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Industrial manufacturing firm Siemens and powder bed fusion (PBF) 3D printer developer EOS have both debuted sustainable new 3D printing applications, Siemens, and powders, EOS, at the Formnext trade show.
While Siemens has demonstrated how 3D printing’s inherent design freedoms can help reduce the footprint of automotive grippers, EOS has introduced two eco-friendly materials. Traditionally petrol-based, the firm’s carbon-reduced PA 2200 now contains nearly 45% less CO2 than before. EOS has also launched a climate-neutral PA 1101 that manages to be bio-based without compromising on quality.
“We currently evaluate the climate impact of every aspect of industrial 3D printing to create transparency of the status quo,” said Björn Hannappel, Head of Sustainability at EOS. “We also evaluate and improve production efficiency. For our new environmentally green materials, we reduce greenhouse gas emissions as much as possible. And we invest in gold standard climate protection projects to offset unavoidable greenhouse gas emissions.”
“Sustainability is not just a key driver for us but has also become increasingly important to our customers as well.”
Siemens furthers green 3D printing
For manufacturers to achieve their climate goals, Siemens says they must consider the entire value chain of a product transparently. At Formnext, the firm showed how such an approach can be deployed in practice via a series of 3D printing applications that yielded resource savings while helping businesses reduce their carbon footprints.
Utilizing its NX for AM digital process chain and Product Carbon Footprint Calculator, Siemens has found it possible to cut the mass of an automotive handling bot’s grippers by 64%. Doing so not only yielded a topologically-optimized part, which was 73% cheaper to produce than before but one with an 82% lower CO2 footprint. Due to the gripper’s much smaller size, the end-user has even been able to begin using smaller factory robots in a way that has cut its related energy bill by 54%.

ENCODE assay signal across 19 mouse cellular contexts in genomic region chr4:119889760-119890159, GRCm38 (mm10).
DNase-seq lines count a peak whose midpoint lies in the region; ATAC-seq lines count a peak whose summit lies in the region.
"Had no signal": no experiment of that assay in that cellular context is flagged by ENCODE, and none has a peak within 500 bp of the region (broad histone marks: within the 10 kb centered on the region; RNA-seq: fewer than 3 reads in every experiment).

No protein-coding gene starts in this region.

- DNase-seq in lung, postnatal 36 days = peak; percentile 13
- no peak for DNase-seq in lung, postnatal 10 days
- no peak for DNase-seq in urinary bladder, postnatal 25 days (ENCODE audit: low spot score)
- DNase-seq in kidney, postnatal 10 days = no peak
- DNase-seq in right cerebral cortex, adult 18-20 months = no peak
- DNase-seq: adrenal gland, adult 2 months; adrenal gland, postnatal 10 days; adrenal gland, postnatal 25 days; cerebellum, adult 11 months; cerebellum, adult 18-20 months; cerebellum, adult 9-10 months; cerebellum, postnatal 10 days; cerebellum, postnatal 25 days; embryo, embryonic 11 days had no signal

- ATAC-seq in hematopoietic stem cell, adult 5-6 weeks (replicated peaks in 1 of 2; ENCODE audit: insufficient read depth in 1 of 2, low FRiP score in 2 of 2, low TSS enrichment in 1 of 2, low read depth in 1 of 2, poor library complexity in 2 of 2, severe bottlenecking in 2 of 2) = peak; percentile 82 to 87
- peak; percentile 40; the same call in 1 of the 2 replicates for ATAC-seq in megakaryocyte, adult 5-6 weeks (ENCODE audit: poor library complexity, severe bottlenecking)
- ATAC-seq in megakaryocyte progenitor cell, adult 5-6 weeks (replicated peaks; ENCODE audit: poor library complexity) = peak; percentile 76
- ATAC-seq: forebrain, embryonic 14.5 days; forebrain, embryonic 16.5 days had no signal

In a second use case unveiled at the show, Siemens showed how it has worked with Genera to improve the energy consumption of its 3D printers. Specifically, using Siemens Advanta’s AM Digital Factory Planning toolbox, the firms have been able to identify ways of improving system energy management, through manufacturing simulations. It’s thought energy savings could amount to 25-30% per part.
Siemens’ third application demo at Formnext showed how 3D printing infrastructure could bring enormous sustainability benefits. As part of the EU SeaBioComp project, CEAD and Poly Products have 3D printed flax harbor fenders designed to ensure that quay walls don’t damage ships in port. These are usually made from plastics that wear, dropping microplastics into the sea. By printing and milling their fenders, the team made them more precisely from biodegradables.
EOS’ new eco-friendly materials
For EOS, material sourcing, consumption, and reusability are critical to minimizing powder waste. When it comes to sourcing, the firm focuses on finding the ideal powders for 3D printing before turning to how they can be created and qualified for EOS systems, with the belief that through the use of raw materials and greater production efficiency, it’s possible to drive down scrap produced.
In keeping with this philosophy, EOS has introduced PA 2200 CarbonReduced, a material that has been developed using a more efficient production process, effectively lowering its carbon footprint. At Formnext, the company also launched PA 1101 ClimateNeutral. The bio-based powder has a smaller footprint than petrol polymers too, and ships with a certification proving its carbon-offsetting credentials.
As well as new materials, EOS showcased the FORMIGA P 110 FDR 3D printer during the show. Unlike the firm’s existing offering, the system uses a CO laser with a focus diameter twice as small as existing SLS technologies to print parts with extremely fine surfaces and a minimum wall thickness of just 0.22 mm. As such, it’s thought the machine could have applications in areas where precision engineering is vital, like the creation of optics, and small gears, valves, pipes, plugs or electronics.
Targeting sustainable materials
Developing sustainable 3D printing materials continues to be a key target for manufacturers and researchers across the industry. Earlier this year, Braskem’s first sustainable filament range was released at Rapid+TCT, consisting of bio-based ethylene vinyl acetate (EVA), recycled polyethylene (PE) and polypropylene (PP).
Over in Estonia, Filaret has begun turning cigarette butts into filament. Having set up bins along the coast of a beach in the country’s capital Tallinn, it plans to use them to collect waste which it can convert it into a compostable 3D printing material.
At Formnext, the Desktop Metal Forust System was also debuted, a machine capable of printing upcycled sawdust into functional, end-use wooden parts. The process behind the unit was first unveiled last year, but the company has since refined the technology and is now bringing it to market.
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Featured image shows a Siemens-redesigned 3D printed robotic gripper. Image via Siemens.